Features: Logic is Apple’s premiere music creation tool, and for good reason. It offers a huge number of pro features that you won’t find in GarageBand, including components like Live Loops and a Step Sequencer.
It can hold one thousand tracks per project, too, meaning if your Mac has the memory, the sky really is the limit. For those with cinematic aspirations, the move to Apple Silicon has meant that users can create dynamic Spatial Audio mixes within Logic, even on a laptop like the new MacBook Pros.
Whichever Mac you’re using, you’ll gain access to Flex Pitch for tweaking pitch, Smart Tempo for keeping your software instruments in lock step with each other, and Sampler can turn your MIDI keyboard into, well, a fully-fledged sampler.
The Step Sequencer is likely the most ‘fun’ way to create music in Logic, though, letting users turn pre-programmed beats and sounds on and off with a click, and the “old school” Piano Roll functionality is rolled into it, too. It’s a breath of fresh air for long-time users
Ease of use: GarageBand and Logic share a very similar, elegant layout, so if you like the way the free version works then you’ll be right at home with its bigger brother. Some of the advanced features are initially hidden, but it only takes a couple of clicks to get them up and running.
Owners of the
MacBook Pro with Touch Bar will find Touch Bar support welcome, bringing the ability to control various aspects of editing as well as using it to play certain virtual instruments, but now that the Touch Bar has effectively been discontinued by Apple it’s going to be a feature only users of older Mac laptops can enjoy.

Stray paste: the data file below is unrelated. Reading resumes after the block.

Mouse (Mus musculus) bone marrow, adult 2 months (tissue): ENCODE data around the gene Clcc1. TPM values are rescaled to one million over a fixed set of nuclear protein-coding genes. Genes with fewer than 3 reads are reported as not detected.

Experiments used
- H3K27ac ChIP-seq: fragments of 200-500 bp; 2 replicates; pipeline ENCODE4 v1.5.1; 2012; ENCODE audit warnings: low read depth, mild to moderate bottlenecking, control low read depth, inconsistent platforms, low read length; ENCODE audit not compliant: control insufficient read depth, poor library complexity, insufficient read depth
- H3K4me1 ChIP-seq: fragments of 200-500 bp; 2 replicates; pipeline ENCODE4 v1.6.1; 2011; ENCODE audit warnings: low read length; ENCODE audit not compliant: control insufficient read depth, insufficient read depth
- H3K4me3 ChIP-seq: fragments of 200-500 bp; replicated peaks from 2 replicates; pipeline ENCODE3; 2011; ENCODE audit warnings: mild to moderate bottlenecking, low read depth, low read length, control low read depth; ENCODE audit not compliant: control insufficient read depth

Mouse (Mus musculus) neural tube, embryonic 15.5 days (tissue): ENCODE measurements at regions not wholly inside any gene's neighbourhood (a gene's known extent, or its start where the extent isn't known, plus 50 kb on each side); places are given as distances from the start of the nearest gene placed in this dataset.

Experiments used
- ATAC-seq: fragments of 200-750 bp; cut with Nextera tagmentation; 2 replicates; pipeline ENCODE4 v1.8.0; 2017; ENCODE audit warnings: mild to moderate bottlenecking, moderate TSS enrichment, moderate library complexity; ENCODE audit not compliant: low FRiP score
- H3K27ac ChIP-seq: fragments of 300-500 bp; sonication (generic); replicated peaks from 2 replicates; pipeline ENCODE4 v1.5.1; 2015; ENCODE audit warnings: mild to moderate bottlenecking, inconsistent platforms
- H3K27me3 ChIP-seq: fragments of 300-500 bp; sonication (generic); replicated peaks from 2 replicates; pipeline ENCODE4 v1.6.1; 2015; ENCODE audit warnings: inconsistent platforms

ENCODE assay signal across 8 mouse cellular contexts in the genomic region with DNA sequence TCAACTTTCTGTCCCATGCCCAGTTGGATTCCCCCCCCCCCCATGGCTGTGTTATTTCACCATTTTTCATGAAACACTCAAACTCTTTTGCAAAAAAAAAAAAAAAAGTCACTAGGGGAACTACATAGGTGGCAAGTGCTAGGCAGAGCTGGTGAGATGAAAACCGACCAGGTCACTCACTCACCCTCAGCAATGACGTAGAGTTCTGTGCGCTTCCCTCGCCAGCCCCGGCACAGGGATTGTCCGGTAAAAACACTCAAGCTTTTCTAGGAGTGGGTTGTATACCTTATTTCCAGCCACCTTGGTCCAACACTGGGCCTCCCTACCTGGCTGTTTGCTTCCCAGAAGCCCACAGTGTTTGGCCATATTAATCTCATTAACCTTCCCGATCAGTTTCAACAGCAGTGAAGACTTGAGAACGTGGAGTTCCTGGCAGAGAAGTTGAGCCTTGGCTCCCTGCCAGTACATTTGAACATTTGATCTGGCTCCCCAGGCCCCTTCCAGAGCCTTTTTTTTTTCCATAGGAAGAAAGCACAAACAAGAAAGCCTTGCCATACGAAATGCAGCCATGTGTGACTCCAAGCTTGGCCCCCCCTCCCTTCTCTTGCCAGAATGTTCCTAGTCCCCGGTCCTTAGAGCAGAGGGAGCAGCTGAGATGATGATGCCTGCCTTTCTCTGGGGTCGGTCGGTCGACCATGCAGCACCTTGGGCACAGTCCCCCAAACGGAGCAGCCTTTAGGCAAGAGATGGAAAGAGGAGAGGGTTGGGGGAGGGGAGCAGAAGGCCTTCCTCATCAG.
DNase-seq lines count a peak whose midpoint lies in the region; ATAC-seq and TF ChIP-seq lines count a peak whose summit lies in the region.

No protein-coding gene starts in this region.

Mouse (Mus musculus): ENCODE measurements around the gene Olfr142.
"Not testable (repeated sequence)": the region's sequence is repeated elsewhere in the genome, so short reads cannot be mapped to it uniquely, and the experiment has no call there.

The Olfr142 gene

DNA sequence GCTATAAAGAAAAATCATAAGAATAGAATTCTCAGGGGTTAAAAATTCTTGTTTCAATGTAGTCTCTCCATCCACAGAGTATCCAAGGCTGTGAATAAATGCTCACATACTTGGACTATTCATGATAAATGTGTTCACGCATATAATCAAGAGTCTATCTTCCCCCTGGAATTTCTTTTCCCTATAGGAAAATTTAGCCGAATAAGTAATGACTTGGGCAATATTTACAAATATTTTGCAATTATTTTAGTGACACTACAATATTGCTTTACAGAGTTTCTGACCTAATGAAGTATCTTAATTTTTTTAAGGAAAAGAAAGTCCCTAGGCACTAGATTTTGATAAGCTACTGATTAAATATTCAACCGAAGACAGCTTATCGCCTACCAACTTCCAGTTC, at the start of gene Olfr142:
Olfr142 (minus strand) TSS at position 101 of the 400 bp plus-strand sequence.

The real draw now is Apple Silicon support. If you’re using a Mac with an M1 chip, you’ll find performance is slicker than ever before, plus you’ll have access to the Spatial Audio mixing we mentioned earlier. You’ll also find you can edit more before needing to reach a charging point, too.
Logic is one of the friendliest powerhouses around, and you can also use an iPad as an additional control surface via the Logic Remote app. Plus, Apple offers the option for iPad and iPhone users to upload Logic files to iCloud and then add to them when they’re out and about via the iOS version of GarageBand.
Supported formats: AAF, OMF, Open TL, and XML (Final Cut Pro) projects. Plus AIFF, WAV (BMF), CAF, SDII, ReWire, MP3, MP4 and MIDI output options.
Supported third-party plugins: Yes, although they need to be 64-bit.
Supported third-party hardware: Core-Audio devices are compatible, as are MIDI controllers and various control surfaces.
Notation feature: Yes.
Logic Pro vs GarageBand.